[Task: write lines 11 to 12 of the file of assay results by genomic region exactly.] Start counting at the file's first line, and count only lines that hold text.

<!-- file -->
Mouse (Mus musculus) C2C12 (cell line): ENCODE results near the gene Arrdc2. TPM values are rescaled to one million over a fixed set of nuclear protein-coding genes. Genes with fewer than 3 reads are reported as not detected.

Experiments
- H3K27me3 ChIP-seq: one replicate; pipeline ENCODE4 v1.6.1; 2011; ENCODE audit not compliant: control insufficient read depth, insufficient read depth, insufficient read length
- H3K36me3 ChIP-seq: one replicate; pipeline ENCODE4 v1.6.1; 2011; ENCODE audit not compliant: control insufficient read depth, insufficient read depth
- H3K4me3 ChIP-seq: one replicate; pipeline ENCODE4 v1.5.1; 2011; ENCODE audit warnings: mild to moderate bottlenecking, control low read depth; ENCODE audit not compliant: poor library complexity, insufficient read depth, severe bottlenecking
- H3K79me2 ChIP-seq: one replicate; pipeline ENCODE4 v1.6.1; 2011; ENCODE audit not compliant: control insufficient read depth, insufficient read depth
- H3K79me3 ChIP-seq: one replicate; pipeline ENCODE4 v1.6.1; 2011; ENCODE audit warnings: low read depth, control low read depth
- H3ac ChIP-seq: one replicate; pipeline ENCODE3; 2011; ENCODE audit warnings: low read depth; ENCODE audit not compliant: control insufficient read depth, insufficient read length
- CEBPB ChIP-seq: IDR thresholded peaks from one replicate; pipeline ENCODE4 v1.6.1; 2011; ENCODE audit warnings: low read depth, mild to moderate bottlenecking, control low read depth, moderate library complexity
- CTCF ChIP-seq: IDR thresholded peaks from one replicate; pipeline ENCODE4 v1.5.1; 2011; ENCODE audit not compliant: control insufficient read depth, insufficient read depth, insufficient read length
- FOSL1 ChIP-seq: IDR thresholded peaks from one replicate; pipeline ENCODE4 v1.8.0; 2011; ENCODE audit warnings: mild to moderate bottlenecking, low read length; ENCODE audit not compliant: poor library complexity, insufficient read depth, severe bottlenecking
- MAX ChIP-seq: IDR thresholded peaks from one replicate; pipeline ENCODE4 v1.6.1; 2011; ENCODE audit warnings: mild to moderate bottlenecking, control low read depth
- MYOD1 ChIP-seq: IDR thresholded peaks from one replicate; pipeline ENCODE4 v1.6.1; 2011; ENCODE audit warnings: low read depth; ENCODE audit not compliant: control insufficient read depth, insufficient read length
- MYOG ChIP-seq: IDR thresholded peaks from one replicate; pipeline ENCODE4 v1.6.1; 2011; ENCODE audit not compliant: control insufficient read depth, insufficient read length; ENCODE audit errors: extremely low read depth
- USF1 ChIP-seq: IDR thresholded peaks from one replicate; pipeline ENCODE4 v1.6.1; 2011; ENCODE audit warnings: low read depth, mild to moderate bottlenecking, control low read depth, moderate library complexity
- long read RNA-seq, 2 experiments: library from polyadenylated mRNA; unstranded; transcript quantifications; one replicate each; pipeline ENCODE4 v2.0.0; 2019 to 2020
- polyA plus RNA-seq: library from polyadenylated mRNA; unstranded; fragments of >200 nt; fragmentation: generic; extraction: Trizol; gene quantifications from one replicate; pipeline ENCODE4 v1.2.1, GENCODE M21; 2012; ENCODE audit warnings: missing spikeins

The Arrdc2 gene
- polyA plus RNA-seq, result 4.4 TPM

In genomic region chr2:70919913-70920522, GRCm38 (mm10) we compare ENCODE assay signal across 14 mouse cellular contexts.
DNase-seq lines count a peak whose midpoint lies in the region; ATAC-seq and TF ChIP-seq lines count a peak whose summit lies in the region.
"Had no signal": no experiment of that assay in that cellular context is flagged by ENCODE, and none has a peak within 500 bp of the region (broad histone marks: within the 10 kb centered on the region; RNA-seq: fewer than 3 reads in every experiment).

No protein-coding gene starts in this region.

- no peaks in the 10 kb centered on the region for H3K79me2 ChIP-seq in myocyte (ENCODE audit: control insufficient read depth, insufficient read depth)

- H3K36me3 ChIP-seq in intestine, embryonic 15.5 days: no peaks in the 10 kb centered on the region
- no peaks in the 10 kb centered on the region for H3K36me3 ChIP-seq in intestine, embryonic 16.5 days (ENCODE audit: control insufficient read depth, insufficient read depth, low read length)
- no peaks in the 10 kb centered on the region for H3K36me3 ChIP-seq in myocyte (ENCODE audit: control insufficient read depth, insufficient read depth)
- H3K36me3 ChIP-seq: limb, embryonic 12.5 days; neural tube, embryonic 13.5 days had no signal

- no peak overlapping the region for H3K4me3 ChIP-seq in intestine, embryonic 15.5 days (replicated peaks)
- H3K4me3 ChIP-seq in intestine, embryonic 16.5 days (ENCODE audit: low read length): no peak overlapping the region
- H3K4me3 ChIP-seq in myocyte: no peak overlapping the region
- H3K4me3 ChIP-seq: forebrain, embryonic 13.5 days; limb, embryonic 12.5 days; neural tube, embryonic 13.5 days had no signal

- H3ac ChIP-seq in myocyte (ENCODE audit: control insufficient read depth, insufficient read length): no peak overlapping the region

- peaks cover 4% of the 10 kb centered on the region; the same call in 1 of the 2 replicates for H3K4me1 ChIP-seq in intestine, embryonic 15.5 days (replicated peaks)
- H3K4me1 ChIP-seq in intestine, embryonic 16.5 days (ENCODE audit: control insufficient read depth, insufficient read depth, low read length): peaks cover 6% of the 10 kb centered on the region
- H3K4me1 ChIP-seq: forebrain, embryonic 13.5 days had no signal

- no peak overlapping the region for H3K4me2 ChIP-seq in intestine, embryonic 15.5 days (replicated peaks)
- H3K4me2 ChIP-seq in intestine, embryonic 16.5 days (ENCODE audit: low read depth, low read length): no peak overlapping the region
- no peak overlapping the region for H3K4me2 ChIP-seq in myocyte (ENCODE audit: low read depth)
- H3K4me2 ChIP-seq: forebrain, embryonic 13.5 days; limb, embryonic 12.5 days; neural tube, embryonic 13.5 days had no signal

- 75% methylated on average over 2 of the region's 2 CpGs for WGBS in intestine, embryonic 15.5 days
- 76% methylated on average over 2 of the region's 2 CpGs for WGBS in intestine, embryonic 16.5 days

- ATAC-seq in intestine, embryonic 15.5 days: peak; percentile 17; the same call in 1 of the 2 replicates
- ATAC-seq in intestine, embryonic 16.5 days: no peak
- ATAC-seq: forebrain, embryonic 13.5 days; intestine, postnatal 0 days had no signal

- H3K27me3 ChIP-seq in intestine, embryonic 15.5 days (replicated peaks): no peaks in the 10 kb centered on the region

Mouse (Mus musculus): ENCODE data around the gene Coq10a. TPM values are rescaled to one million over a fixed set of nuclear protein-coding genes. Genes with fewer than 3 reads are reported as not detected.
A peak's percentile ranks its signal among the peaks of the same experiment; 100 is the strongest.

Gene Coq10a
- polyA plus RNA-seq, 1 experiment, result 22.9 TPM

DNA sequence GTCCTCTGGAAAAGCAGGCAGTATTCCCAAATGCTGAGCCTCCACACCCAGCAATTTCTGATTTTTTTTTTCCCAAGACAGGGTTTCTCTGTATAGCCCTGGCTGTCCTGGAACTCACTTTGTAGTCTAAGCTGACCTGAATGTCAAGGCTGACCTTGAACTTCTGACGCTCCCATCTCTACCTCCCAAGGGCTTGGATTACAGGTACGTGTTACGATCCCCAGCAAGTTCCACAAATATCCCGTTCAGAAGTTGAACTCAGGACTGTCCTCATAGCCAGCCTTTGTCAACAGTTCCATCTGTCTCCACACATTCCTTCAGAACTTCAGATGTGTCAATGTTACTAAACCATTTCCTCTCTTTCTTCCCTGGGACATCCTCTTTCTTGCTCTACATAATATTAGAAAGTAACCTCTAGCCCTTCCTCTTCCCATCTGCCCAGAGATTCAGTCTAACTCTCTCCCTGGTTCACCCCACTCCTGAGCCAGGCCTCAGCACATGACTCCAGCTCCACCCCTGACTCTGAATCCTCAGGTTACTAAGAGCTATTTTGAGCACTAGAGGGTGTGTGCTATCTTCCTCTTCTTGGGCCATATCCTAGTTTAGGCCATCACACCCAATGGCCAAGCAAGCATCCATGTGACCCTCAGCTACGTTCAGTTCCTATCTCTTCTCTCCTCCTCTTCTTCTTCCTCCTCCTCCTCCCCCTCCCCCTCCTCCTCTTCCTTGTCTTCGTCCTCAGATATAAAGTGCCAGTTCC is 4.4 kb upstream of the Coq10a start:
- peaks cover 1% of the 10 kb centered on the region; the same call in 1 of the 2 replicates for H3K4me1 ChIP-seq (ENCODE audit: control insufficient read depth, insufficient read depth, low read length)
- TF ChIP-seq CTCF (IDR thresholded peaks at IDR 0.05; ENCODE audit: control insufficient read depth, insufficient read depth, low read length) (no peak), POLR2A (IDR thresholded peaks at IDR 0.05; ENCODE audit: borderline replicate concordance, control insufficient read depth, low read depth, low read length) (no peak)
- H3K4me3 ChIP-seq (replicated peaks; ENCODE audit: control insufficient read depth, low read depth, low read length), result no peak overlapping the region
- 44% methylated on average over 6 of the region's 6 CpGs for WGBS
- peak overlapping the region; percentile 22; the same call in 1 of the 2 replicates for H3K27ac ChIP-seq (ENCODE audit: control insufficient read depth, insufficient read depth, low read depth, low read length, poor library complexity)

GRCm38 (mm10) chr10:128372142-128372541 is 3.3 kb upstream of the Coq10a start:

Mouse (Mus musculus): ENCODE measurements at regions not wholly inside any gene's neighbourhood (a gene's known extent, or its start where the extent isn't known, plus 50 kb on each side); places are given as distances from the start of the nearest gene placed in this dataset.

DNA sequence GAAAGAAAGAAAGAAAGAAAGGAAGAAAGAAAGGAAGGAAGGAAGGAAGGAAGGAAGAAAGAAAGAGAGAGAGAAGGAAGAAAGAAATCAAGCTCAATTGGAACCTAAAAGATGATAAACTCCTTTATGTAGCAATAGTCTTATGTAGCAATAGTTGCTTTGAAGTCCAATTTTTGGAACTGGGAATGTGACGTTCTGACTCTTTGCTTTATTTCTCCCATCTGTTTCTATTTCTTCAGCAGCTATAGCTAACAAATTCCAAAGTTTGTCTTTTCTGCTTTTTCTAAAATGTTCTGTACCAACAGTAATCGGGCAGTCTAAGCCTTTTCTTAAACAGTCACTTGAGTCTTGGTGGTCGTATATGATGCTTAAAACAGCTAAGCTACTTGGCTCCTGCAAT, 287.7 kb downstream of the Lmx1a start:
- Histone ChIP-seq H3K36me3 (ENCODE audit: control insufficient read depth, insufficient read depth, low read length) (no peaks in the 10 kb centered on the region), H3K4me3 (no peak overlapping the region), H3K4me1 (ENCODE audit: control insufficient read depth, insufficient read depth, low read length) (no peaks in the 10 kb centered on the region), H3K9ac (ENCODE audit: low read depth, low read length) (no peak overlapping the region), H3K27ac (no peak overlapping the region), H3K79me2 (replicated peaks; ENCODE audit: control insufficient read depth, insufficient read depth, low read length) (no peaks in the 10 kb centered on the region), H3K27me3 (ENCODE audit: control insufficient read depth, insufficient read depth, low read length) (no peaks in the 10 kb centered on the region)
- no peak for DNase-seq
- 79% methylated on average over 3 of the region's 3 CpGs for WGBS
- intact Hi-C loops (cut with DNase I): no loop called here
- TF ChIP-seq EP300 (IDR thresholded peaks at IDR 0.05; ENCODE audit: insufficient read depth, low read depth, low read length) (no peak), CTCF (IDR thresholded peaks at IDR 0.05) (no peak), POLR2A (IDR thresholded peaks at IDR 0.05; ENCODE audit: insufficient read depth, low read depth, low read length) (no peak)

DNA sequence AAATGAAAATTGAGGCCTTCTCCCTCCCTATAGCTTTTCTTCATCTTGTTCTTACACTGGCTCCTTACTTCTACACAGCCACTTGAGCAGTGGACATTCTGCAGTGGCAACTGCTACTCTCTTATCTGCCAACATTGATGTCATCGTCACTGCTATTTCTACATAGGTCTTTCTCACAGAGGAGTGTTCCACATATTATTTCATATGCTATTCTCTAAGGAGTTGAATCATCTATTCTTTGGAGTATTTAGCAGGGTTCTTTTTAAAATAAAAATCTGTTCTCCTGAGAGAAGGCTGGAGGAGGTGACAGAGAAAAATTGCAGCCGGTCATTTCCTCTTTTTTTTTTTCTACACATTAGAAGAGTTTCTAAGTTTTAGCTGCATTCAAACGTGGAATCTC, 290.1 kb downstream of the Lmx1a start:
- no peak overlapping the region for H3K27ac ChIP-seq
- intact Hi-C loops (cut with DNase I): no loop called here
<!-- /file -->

- FOSL1 ChIP-seq: IDR thresholded peaks from one replicate; pipeline ENCODE4 v1.8.0; 2011; ENCODE audit warnings: mild to moderate bottlenecking, low read length; ENCODE audit not compliant: poor library complexity, insufficient read depth, severe bottlenecking
- MAX ChIP-seq: IDR thresholded peaks from one replicate; pipeline ENCODE4 v1.6.1; 2011; ENCODE audit warnings: mild to moderate bottlenecking, control low read depth